Vol. 4 Num 237 Sat. January 24, 2004  
Front Page

Mars was once awash with water

Data relayed from Europe's brand-new mission to Mars gave dramatic backing yesterday to theories that the Red Planet was once awash with water, one of the precious ingredients for life.

First results from the unmanned spacecraft Mars Express sketched the vision of a planet whose surface was once sculpted by seas and glaciers and confirms indications that its South Pole is capped by frozen water.

That boosts hopes that big reserves of ice may lie beneath the surface, providing fuel and sustenance for a future manned mission, European Space Agency (ESA) officials said.

The agency's scientists were cock-a-hoop, for the instrument-packed orbiter only took up position off Mars on December 25 and the mission was struggling to overcome the disappearance of a small lander, Beagle 2.

"We have identified water ice on the South Pole," ESA scientist Vittorio Formisano, declared.

The ice is not covered by frozen carbon dioxide (CO2), unlike the Martian North Pole, where US spacecraft have detected a mixture of CO2 and frozen water.

And, said astrophycist Jean-Pierre Bibring, every indication was that the newly-found ice was year-round and did not come and go with the Martian summer and winter.

NASA's Mars Odyssey orbiter, in March 2002, gave strong indications that there was water ice on the southern pole.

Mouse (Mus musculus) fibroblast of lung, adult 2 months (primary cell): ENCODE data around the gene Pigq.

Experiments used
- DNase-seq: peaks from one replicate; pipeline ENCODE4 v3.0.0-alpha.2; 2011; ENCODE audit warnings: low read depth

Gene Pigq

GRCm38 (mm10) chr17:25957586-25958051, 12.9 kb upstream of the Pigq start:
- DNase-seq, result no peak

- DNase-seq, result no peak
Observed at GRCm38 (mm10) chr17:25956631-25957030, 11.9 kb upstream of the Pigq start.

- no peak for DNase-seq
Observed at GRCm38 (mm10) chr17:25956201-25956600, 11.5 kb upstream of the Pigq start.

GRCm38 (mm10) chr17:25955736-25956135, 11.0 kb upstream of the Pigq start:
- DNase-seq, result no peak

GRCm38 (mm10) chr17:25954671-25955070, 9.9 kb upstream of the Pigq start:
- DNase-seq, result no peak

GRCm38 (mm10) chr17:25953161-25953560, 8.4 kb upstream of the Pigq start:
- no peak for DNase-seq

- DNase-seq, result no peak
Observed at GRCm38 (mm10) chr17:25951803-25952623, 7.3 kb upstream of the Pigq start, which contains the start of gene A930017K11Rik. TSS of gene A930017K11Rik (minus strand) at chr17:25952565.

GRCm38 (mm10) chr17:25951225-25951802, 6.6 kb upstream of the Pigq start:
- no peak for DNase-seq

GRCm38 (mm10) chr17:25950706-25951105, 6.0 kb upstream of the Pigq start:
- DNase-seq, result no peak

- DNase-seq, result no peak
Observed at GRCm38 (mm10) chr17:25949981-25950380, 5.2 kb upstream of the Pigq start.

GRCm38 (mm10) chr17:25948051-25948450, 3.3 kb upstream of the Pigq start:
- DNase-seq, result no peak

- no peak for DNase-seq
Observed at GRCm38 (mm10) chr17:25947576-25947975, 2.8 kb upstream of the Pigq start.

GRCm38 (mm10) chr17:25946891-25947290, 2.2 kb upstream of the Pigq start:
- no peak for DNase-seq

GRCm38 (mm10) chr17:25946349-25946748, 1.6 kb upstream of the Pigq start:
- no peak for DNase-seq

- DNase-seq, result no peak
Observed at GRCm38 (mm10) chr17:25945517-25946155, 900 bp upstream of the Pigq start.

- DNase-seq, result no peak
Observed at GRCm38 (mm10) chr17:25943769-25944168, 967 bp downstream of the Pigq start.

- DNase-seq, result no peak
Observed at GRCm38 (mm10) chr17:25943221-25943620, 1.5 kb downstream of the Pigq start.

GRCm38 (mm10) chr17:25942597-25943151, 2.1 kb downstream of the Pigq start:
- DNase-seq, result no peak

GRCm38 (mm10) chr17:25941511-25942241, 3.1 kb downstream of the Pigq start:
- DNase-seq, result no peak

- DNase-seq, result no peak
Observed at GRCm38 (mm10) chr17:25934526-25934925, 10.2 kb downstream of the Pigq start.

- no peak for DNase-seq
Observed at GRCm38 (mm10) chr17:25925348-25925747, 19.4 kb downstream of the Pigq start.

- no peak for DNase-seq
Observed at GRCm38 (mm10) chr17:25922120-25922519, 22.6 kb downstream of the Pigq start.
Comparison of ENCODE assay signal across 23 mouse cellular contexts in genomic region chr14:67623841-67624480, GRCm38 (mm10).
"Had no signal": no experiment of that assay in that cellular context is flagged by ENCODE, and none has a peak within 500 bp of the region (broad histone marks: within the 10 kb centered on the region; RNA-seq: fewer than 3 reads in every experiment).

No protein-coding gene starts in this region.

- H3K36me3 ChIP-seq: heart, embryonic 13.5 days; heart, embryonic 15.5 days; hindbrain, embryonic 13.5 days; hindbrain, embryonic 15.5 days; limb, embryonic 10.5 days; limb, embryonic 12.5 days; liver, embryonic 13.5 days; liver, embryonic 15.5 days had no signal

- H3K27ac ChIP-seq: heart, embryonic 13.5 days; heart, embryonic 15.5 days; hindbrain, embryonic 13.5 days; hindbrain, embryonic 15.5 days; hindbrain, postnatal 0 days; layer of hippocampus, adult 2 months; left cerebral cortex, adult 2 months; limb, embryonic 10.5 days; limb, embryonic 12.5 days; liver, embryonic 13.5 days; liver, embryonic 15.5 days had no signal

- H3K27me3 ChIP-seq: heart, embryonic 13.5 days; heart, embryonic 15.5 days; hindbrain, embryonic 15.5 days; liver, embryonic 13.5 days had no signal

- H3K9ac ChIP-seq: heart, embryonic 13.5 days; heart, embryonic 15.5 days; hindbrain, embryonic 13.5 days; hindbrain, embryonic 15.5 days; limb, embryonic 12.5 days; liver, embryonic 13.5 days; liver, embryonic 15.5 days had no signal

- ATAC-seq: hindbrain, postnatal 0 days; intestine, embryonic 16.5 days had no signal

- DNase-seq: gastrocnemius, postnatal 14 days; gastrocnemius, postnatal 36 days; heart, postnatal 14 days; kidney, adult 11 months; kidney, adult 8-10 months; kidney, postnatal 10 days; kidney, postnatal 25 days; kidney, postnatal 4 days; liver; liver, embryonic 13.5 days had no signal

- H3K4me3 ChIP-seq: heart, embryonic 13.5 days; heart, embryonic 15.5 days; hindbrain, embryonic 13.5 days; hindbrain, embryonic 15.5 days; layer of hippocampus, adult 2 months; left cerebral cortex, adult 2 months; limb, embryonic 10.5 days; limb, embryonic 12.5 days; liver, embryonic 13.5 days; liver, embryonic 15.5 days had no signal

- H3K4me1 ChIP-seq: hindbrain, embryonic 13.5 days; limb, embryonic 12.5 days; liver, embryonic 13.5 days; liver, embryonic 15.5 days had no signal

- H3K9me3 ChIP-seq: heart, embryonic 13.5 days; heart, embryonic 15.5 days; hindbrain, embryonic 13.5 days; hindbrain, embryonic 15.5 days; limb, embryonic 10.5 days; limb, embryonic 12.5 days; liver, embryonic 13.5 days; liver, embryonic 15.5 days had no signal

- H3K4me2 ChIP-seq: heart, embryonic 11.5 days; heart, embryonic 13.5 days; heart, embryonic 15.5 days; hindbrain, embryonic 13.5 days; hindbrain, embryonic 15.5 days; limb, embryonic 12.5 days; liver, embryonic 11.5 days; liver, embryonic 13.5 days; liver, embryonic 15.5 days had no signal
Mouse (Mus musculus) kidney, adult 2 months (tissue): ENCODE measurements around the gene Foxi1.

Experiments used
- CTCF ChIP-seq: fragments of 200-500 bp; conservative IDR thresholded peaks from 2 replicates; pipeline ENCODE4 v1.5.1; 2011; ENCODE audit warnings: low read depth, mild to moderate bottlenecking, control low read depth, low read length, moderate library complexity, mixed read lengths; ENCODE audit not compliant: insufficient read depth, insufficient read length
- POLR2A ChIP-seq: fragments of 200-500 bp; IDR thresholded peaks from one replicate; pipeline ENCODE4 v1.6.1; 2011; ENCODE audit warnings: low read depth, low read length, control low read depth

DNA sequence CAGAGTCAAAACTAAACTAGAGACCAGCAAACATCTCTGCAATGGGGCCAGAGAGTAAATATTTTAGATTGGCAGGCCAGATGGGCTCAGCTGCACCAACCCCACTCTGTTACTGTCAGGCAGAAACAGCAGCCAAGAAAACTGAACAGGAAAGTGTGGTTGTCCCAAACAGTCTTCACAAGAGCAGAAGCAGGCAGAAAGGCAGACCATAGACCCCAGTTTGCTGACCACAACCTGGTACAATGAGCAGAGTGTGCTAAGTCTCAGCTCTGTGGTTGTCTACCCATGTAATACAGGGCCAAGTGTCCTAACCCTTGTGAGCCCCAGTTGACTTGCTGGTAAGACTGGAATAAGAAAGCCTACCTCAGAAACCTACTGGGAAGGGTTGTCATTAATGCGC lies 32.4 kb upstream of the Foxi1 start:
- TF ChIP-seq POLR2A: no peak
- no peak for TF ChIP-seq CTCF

It used a gammma ray spectrometer, which detected hydrogen, which with oxygen makes up water.

Mars Express' data amounts to a confirmation, for it arrives at the same conclusion but by a different technique: a spectrometer that analyses visible and infrared light rather than the gamma part of the energy spectrum.

Its instrument, Omega, uses as its source sunlight that is reflected from the planet's surface and atmosphere.

Other images sent back by Mars Express add meat to skeletal evidence that billions of years ago Mars was awash with water.

But as the planet cooled, the surface water froze or evaporated into space through a thinning atmosphere, the theory goes.

However, some may have remained frozen in the soil or trapped in underground reservoirs, as well as at the poles, according to this notion.

High-resolution images taken by a sophisticated camera of 1.87 million square kilometers (0.75 million sq. miles) "confirms the former occurrence and erosional activity" of water on the Martian surface, said ESA scientist Gerhard Neukum.

A large crater, Hecates Tholus, also showed signs of past glaciation, he said.

Meanwhile, Nasa's Mars probe Spirit has stopped sending data back to Earth following what the US space agency on Thursday called a serious breakdown.

"We have a very serious anomaly on the vehicle," said Pete Theisinger, project manager for the Mars Exploration Rover mission.

The communications breakdown came as the National Aeronautics and Space Administration prepared for the arrival on Mars this weekend of the second exploration rover, Opportunity.

Nasa said Wednesday that thunder and lightning storms over Australia had prevented scientists from sending Spirit its daily instructions.

But experts now think a more serious problem caused the blackout, possibly a glitch in the computer software that controls Spirit's transmissions to Earth.

Theisinger said Nasa experts had sent a command to Spirit on Thursday but are not sure if they got an acknowledgement.

The picture recently taken by the Mars express in colour and 3D in orbit from a height of 273km and located on Mars east of the Hellas basin shows a channel (Reull Vallis), once formed by flowing water. PHOTO: AFP